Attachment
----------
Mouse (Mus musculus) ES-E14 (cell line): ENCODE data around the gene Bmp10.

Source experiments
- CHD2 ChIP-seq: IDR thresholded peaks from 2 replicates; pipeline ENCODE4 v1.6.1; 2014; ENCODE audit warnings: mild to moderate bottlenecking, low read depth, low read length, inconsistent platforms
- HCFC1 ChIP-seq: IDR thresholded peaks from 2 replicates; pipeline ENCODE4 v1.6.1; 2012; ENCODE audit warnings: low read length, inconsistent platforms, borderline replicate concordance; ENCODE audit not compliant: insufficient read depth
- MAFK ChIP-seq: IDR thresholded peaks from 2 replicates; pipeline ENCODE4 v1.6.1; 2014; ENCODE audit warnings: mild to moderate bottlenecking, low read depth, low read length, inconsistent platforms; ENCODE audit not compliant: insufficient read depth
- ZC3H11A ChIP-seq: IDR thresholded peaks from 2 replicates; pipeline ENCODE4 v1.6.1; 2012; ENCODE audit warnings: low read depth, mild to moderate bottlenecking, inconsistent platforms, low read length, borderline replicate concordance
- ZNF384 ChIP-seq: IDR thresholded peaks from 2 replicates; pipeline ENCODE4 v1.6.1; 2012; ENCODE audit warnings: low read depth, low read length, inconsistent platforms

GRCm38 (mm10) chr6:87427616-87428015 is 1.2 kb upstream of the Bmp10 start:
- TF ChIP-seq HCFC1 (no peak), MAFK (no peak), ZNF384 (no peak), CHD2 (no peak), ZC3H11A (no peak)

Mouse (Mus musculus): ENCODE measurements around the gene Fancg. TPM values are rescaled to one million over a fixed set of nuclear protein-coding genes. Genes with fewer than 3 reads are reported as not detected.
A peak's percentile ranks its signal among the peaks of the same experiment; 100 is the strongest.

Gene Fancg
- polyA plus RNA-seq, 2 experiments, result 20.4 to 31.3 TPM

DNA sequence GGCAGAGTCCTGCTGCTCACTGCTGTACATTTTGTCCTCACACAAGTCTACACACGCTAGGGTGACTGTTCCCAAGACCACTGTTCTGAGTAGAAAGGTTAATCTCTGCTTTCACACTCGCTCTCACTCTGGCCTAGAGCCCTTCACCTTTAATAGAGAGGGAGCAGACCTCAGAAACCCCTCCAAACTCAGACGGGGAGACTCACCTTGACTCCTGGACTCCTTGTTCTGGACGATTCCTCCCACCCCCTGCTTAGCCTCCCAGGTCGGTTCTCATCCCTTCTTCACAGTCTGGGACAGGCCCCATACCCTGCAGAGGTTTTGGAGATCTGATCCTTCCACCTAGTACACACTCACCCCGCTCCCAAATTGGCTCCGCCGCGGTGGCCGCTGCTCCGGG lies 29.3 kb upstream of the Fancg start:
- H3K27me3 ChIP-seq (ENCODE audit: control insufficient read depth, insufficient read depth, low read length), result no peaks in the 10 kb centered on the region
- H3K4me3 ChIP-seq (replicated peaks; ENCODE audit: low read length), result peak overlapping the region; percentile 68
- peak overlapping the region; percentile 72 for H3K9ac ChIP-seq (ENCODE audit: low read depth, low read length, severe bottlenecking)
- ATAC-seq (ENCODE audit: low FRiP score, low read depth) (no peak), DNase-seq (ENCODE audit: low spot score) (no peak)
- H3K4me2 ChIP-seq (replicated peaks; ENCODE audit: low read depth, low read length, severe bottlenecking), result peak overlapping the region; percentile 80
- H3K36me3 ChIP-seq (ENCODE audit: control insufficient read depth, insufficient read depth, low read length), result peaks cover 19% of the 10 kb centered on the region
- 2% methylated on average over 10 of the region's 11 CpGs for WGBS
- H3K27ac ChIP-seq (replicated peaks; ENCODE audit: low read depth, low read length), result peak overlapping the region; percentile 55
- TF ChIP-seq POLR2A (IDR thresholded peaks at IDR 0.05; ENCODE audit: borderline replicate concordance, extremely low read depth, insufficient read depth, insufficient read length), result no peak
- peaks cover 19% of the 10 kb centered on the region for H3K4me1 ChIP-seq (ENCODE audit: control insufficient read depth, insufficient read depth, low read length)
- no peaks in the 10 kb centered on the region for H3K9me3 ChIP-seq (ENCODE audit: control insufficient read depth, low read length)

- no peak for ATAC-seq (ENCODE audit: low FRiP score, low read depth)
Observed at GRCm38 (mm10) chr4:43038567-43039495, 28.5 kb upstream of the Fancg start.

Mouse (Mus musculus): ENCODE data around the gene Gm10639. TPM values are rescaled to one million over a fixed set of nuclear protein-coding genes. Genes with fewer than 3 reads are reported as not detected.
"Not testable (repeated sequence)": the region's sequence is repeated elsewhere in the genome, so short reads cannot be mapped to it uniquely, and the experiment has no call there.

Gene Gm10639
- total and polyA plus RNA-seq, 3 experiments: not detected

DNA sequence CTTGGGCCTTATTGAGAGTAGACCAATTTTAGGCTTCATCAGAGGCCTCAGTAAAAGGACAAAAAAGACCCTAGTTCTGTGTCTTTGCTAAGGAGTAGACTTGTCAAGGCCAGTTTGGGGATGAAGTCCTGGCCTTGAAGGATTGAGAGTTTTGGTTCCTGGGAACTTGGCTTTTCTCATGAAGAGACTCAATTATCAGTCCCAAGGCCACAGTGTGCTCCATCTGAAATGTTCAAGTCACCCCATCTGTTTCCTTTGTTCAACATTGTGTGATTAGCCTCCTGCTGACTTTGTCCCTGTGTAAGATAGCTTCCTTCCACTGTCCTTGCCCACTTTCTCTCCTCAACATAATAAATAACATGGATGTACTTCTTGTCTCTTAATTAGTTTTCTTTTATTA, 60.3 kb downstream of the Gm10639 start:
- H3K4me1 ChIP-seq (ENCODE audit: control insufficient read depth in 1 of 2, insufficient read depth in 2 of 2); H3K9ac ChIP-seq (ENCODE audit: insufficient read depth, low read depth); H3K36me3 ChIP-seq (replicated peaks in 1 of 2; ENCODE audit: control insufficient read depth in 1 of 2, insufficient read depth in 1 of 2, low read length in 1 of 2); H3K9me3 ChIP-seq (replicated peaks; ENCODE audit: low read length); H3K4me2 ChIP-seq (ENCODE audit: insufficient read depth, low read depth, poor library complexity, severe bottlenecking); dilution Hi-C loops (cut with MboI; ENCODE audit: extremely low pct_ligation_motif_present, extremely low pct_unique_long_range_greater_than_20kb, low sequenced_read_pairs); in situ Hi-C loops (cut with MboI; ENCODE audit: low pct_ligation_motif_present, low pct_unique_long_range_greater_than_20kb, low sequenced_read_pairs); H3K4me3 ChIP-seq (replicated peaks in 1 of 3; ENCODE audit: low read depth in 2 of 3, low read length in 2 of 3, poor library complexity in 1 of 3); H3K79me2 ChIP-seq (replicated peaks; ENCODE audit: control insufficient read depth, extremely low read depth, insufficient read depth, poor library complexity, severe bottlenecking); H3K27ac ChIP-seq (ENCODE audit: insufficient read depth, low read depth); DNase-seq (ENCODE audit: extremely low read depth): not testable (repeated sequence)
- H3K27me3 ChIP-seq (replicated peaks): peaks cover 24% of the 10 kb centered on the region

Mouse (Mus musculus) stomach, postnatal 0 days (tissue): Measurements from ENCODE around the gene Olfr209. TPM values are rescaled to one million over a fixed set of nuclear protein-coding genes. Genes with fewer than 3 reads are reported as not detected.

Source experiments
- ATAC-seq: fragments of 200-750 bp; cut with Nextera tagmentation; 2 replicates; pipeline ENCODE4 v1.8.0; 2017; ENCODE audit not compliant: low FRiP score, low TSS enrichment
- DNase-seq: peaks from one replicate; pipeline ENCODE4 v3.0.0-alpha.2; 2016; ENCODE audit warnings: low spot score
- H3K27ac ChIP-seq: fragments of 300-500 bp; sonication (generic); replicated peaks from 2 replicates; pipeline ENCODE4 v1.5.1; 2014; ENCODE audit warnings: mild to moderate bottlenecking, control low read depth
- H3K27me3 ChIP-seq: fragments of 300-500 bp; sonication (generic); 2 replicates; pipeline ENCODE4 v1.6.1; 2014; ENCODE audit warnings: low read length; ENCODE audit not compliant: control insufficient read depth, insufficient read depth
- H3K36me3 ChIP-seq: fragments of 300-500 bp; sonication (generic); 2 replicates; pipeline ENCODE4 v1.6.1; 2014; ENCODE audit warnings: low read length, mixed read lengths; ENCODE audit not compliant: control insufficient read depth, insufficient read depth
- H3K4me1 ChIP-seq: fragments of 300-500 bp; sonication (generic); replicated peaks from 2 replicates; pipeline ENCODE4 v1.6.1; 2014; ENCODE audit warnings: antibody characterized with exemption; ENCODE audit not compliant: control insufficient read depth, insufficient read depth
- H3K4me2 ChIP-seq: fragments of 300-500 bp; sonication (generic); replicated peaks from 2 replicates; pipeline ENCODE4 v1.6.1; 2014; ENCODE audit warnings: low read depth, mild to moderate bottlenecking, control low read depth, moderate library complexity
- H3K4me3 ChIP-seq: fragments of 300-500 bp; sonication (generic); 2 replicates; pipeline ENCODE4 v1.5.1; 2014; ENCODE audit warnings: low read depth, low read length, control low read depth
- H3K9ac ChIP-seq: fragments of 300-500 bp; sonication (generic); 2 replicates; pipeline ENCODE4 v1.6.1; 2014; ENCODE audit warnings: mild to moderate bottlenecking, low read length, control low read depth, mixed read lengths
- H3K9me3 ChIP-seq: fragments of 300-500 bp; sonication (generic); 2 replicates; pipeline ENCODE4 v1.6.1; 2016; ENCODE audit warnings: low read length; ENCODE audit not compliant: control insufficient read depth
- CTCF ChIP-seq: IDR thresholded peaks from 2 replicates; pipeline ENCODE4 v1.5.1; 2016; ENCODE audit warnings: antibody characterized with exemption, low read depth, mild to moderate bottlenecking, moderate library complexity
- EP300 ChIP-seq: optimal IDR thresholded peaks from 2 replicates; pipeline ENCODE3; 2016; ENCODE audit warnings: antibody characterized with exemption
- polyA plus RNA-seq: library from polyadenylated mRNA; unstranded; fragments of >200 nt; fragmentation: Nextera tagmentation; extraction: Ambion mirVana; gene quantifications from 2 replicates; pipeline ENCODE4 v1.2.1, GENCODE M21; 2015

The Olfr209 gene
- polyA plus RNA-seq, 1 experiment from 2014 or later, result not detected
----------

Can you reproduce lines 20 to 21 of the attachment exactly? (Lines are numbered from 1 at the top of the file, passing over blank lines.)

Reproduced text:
- H3K36me3 ChIP-seq (ENCODE audit: control insufficient read depth, insufficient read depth, low read length), result peaks cover 19% of the 10 kb centered on the region
- 2% methylated on average over 10 of the region's 11 CpGs for WGBS